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Record No. 0304-01-1
DECEMBER 27, 2001

Present: Judges Bray, Frank and Agee

Argued by teleconference






John C. Morrison, Jr., Judge

David H. Moyer for appellant.

Steven A. Witmer, Assistant Attorney General (Randolph A. Beales, Attorney General, on brief), for appellee.

Tanyin Berlin Holley (“the appellant” or “Holley”) was convicted in the Norfolk Circuit Court, sitting without a jury, of possession of cocaine with intent to distribute, in violation of Code ??18.2-248. He was sentenced to serve a term of four years imprisonment and to pay a fine of $250. Holley appeals his conviction averring that the trial court erred in (1) denying his motion to suppress the Commonwealth’s evidence alleged to have been gathered in an illegal search in violation of the Fourth Amendment to the United States Constitution; and (2) finding the evidence sufficient to prove possession. For the following reasons, we affirm the actions of the trial court and Holley’s conviction.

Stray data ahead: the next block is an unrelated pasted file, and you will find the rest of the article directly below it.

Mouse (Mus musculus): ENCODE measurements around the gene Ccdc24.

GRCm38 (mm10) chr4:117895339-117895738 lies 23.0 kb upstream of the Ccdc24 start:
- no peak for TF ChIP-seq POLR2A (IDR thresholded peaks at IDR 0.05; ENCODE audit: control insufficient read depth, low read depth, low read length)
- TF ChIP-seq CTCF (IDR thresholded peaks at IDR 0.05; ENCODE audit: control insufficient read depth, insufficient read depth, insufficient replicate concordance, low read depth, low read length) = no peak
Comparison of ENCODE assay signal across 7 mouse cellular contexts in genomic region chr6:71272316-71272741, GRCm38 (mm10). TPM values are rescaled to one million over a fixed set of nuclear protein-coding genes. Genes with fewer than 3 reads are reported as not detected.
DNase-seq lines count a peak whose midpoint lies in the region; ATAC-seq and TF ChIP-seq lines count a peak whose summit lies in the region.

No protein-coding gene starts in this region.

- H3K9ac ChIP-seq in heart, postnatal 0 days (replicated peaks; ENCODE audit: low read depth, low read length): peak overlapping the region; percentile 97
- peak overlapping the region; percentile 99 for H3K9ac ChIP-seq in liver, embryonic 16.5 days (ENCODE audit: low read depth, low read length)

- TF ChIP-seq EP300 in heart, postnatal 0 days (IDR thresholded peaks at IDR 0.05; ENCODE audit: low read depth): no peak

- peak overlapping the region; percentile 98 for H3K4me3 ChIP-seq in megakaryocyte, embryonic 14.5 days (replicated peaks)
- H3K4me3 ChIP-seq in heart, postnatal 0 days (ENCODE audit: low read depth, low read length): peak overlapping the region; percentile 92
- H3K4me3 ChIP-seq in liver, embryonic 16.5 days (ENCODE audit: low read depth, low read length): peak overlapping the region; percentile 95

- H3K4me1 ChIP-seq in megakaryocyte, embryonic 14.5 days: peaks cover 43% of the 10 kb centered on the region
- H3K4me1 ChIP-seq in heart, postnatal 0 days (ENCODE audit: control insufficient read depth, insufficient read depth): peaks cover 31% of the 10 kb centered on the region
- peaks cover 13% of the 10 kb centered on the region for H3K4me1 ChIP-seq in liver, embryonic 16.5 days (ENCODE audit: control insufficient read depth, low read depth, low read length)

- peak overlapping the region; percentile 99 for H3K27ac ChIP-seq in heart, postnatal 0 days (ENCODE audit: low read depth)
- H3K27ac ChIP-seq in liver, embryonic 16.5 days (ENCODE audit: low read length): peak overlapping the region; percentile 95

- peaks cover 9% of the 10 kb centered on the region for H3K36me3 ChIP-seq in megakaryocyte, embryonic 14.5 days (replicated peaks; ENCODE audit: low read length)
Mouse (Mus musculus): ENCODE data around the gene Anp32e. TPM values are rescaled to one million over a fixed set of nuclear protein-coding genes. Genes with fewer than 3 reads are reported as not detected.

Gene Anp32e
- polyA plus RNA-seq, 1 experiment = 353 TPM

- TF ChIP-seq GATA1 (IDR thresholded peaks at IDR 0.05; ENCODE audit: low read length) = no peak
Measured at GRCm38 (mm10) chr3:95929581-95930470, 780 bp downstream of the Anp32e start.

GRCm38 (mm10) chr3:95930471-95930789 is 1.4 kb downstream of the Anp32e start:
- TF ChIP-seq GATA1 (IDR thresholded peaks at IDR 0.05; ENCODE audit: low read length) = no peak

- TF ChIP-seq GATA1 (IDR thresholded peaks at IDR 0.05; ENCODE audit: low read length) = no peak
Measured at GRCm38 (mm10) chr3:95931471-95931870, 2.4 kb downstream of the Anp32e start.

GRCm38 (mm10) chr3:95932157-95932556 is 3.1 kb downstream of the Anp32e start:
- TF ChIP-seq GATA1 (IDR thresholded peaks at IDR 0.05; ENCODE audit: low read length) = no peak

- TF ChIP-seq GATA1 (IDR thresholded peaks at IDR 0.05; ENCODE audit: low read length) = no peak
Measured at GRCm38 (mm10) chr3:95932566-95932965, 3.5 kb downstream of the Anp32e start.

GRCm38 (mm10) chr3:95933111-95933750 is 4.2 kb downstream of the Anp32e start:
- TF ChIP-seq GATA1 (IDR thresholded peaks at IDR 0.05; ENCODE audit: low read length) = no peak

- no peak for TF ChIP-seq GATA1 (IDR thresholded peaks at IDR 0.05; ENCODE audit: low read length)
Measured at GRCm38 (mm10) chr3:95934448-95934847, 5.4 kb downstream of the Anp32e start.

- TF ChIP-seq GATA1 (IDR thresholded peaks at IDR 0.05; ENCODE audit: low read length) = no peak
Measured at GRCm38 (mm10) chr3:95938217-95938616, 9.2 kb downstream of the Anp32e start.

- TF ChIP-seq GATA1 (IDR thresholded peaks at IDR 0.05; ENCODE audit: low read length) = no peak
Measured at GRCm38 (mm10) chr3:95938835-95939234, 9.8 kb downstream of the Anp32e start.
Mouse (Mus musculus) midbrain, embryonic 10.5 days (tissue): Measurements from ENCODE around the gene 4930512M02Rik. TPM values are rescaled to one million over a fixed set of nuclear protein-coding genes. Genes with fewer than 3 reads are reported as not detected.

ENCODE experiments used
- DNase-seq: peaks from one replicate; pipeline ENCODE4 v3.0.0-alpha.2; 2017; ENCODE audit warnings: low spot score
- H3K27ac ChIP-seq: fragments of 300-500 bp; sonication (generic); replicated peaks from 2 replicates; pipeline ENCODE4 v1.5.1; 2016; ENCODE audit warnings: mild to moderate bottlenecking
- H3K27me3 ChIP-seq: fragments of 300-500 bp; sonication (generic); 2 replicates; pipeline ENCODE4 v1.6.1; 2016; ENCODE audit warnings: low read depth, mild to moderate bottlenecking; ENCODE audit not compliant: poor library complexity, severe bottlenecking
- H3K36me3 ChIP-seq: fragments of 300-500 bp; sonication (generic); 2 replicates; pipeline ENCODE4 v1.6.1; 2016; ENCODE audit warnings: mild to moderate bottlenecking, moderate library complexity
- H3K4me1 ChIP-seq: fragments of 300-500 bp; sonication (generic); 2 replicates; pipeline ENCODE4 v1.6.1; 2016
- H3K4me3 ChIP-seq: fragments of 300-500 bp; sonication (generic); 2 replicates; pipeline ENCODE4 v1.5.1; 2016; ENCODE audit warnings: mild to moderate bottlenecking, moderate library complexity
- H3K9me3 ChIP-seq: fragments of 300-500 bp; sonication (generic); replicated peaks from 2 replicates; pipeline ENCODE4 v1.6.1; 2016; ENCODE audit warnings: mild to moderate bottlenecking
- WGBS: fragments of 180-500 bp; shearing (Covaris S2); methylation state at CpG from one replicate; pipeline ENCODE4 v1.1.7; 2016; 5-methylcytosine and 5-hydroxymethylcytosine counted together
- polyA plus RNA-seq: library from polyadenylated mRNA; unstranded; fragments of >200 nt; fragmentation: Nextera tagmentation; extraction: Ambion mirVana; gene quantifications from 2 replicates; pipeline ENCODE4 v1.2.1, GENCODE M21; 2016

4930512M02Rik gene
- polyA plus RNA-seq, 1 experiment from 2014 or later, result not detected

As the parties are fully conversant with the record in this case and because this memorandum opinion carries no precedential value, only those facts necessary to a disposition of this appeal are recited.

On January 7, 2000, Officer Delp of the Norfolk Police Department responded to a report of domestic violence at 1216 Hillside Avenue. After arriving at the scene and investigating the situation, Officer Delp arrested the appellant on a domestic violence charge, which is not the subject of this appeal. Incident to the arrest, the appellant was searched and $1,029 cash was discovered in his jacket pocket. The search also uncovered two identical keys to the appellant’s vehicle.